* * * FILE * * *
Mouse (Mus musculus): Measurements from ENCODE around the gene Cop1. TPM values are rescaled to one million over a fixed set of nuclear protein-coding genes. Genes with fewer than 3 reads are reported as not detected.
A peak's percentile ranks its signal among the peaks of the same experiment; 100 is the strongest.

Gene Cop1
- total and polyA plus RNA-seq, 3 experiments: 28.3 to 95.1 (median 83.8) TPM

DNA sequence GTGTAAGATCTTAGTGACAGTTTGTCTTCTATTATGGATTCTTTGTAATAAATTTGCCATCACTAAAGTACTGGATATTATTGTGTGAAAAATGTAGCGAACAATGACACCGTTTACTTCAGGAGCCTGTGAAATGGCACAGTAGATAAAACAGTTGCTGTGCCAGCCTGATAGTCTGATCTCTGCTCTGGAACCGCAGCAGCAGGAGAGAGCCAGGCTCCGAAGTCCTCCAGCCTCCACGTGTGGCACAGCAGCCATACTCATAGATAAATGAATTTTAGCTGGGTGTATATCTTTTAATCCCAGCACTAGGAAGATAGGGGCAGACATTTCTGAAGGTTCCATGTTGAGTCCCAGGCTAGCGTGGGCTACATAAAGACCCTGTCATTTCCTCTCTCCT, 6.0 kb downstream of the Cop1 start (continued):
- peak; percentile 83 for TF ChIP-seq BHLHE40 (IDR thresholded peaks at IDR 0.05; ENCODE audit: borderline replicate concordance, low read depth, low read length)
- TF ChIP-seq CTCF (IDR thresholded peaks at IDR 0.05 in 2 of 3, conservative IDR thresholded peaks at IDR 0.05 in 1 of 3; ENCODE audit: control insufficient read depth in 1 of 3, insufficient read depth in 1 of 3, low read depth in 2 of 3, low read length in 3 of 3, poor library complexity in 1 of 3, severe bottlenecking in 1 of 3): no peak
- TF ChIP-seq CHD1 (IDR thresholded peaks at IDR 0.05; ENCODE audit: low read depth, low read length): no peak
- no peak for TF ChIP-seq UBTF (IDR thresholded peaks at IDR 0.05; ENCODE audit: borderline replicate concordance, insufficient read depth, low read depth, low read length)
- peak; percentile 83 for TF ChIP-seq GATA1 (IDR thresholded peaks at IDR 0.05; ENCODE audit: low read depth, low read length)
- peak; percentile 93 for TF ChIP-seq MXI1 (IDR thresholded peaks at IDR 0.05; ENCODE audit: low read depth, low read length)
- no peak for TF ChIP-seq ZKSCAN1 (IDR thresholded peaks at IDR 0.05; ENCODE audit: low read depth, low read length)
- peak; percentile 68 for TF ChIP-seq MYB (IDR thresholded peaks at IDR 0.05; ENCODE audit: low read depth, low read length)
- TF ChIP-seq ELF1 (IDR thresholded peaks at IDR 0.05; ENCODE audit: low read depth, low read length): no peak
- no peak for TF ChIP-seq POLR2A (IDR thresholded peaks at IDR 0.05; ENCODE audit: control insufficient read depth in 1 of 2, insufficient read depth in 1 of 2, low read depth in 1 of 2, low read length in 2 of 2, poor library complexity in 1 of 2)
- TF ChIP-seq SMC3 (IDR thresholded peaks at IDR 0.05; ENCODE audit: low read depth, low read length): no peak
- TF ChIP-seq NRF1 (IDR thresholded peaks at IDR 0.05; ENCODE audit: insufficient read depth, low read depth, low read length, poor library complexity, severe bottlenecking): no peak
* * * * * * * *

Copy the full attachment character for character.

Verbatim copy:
Mouse (Mus musculus): Measurements from ENCODE around the gene Cop1. TPM values are rescaled to one million over a fixed set of nuclear protein-coding genes. Genes with fewer than 3 reads are reported as not detected.
A peak's percentile ranks its signal among the peaks of the same experiment; 100 is the strongest.

Gene Cop1
- total and polyA plus RNA-seq, 3 experiments: 28.3 to 95.1 (median 83.8) TPM

DNA sequence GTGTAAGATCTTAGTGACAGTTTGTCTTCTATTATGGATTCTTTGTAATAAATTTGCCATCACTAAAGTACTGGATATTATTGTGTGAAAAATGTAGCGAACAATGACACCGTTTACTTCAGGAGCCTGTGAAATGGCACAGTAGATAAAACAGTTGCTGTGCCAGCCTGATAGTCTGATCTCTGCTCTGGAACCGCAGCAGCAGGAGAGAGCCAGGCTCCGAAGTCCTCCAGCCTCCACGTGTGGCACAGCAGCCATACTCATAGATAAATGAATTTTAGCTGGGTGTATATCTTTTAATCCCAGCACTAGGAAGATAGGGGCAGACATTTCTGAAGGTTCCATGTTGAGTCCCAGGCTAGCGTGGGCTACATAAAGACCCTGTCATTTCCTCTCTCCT, 6.0 kb downstream of the Cop1 start (continued):
- peak; percentile 83 for TF ChIP-seq BHLHE40 (IDR thresholded peaks at IDR 0.05; ENCODE audit: borderline replicate concordance, low read depth, low read length)
- TF ChIP-seq CTCF (IDR thresholded peaks at IDR 0.05 in 2 of 3, conservative IDR thresholded peaks at IDR 0.05 in 1 of 3; ENCODE audit: control insufficient read depth in 1 of 3, insufficient read depth in 1 of 3, low read depth in 2 of 3, low read length in 3 of 3, poor library complexity in 1 of 3, severe bottlenecking in 1 of 3): no peak
- TF ChIP-seq CHD1 (IDR thresholded peaks at IDR 0.05; ENCODE audit: low read depth, low read length): no peak
- no peak for TF ChIP-seq UBTF (IDR thresholded peaks at IDR 0.05; ENCODE audit: borderline replicate concordance, insufficient read depth, low read depth, low read length)
- peak; percentile 83 for TF ChIP-seq GATA1 (IDR thresholded peaks at IDR 0.05; ENCODE audit: low read depth, low read length)
- peak; percentile 93 for TF ChIP-seq MXI1 (IDR thresholded peaks at IDR 0.05; ENCODE audit: low read depth, low read length)
- no peak for TF ChIP-seq ZKSCAN1 (IDR thresholded peaks at IDR 0.05; ENCODE audit: low read depth, low read length)
- peak; percentile 68 for TF ChIP-seq MYB (IDR thresholded peaks at IDR 0.05; ENCODE audit: low read depth, low read length)
- TF ChIP-seq ELF1 (IDR thresholded peaks at IDR 0.05; ENCODE audit: low read depth, low read length): no peak
- no peak for TF ChIP-seq POLR2A (IDR thresholded peaks at IDR 0.05; ENCODE audit: control insufficient read depth in 1 of 2, insufficient read depth in 1 of 2, low read depth in 1 of 2, low read length in 2 of 2, poor library complexity in 1 of 2)
- TF ChIP-seq SMC3 (IDR thresholded peaks at IDR 0.05; ENCODE audit: low read depth, low read length): no peak
- TF ChIP-seq NRF1 (IDR thresholded peaks at IDR 0.05; ENCODE audit: insufficient read depth, low read depth, low read length, poor library complexity, severe bottlenecking): no peak